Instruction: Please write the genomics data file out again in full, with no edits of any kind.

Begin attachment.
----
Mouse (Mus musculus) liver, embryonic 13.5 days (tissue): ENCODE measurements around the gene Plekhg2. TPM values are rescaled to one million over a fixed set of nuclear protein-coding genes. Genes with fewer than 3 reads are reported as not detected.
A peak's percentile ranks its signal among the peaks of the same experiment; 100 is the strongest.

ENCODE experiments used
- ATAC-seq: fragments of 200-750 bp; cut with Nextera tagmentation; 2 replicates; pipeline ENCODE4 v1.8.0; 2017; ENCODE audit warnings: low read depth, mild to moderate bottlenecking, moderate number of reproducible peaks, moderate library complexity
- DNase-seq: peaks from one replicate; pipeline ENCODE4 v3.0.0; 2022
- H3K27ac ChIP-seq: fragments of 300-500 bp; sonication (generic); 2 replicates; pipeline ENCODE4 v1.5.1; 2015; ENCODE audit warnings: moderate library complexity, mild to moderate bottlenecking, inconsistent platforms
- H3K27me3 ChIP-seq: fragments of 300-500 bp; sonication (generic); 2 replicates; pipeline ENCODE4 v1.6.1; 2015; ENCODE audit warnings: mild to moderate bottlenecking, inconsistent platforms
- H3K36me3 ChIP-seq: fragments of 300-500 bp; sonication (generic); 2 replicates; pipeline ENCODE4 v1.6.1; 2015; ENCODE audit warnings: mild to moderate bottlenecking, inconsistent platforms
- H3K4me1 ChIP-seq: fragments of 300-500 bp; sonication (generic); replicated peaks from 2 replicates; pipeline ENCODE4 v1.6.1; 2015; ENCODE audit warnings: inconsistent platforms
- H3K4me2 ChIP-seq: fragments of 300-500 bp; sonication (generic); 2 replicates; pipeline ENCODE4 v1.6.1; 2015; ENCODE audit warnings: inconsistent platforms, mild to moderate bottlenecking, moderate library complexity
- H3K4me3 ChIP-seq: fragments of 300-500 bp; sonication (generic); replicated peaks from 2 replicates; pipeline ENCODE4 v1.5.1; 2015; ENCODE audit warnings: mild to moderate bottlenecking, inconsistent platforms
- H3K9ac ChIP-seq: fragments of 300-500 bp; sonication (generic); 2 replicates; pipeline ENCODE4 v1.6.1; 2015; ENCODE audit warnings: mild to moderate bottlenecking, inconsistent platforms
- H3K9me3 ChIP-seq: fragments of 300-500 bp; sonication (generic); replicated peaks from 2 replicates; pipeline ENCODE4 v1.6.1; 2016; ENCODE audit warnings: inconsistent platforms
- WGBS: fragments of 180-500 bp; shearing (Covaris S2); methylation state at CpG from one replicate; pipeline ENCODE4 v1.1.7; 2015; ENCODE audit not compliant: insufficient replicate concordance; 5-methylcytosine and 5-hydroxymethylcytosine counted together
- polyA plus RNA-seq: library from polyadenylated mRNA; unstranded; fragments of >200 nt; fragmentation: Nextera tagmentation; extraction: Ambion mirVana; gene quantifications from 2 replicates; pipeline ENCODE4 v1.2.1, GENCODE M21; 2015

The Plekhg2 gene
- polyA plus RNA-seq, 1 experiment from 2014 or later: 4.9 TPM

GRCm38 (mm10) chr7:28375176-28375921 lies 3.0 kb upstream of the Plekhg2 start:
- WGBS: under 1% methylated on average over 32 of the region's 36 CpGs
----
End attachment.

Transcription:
Mouse (Mus musculus) liver, embryonic 13.5 days (tissue): ENCODE measurements around the gene Plekhg2. TPM values are rescaled to one million over a fixed set of nuclear protein-coding genes. Genes with fewer than 3 reads are reported as not detected.
A peak's percentile ranks its signal among the peaks of the same experiment; 100 is the strongest.

ENCODE experiments used
- ATAC-seq: fragments of 200-750 bp; cut with Nextera tagmentation; 2 replicates; pipeline ENCODE4 v1.8.0; 2017; ENCODE audit warnings: low read depth, mild to moderate bottlenecking, moderate number of reproducible peaks, moderate library complexity
- DNase-seq: peaks from one replicate; pipeline ENCODE4 v3.0.0; 2022
- H3K27ac ChIP-seq: fragments of 300-500 bp; sonication (generic); 2 replicates; pipeline ENCODE4 v1.5.1; 2015; ENCODE audit warnings: moderate library complexity, mild to moderate bottlenecking, inconsistent platforms
- H3K27me3 ChIP-seq: fragments of 300-500 bp; sonication (generic); 2 replicates; pipeline ENCODE4 v1.6.1; 2015; ENCODE audit warnings: mild to moderate bottlenecking, inconsistent platforms
- H3K36me3 ChIP-seq: fragments of 300-500 bp; sonication (generic); 2 replicates; pipeline ENCODE4 v1.6.1; 2015; ENCODE audit warnings: mild to moderate bottlenecking, inconsistent platforms
- H3K4me1 ChIP-seq: fragments of 300-500 bp; sonication (generic); replicated peaks from 2 replicates; pipeline ENCODE4 v1.6.1; 2015; ENCODE audit warnings: inconsistent platforms
- H3K4me2 ChIP-seq: fragments of 300-500 bp; sonication (generic); 2 replicates; pipeline ENCODE4 v1.6.1; 2015; ENCODE audit warnings: inconsistent platforms, mild to moderate bottlenecking, moderate library complexity
- H3K4me3 ChIP-seq: fragments of 300-500 bp; sonication (generic); replicated peaks from 2 replicates; pipeline ENCODE4 v1.5.1; 2015; ENCODE audit warnings: mild to moderate bottlenecking, inconsistent platforms
- H3K9ac ChIP-seq: fragments of 300-500 bp; sonication (generic); 2 replicates; pipeline ENCODE4 v1.6.1; 2015; ENCODE audit warnings: mild to moderate bottlenecking, inconsistent platforms
- H3K9me3 ChIP-seq: fragments of 300-500 bp; sonication (generic); replicated peaks from 2 replicates; pipeline ENCODE4 v1.6.1; 2016; ENCODE audit warnings: inconsistent platforms
- WGBS: fragments of 180-500 bp; shearing (Covaris S2); methylation state at CpG from one replicate; pipeline ENCODE4 v1.1.7; 2015; ENCODE audit not compliant: insufficient replicate concordance; 5-methylcytosine and 5-hydroxymethylcytosine counted together
- polyA plus RNA-seq: library from polyadenylated mRNA; unstranded; fragments of >200 nt; fragmentation: Nextera tagmentation; extraction: Ambion mirVana; gene quantifications from 2 replicates; pipeline ENCODE4 v1.2.1, GENCODE M21; 2015

The Plekhg2 gene
- polyA plus RNA-seq, 1 experiment from 2014 or later: 4.9 TPM

GRCm38 (mm10) chr7:28375176-28375921 lies 3.0 kb upstream of the Plekhg2 start:
- WGBS: under 1% methylated on average over 32 of the region's 36 CpGs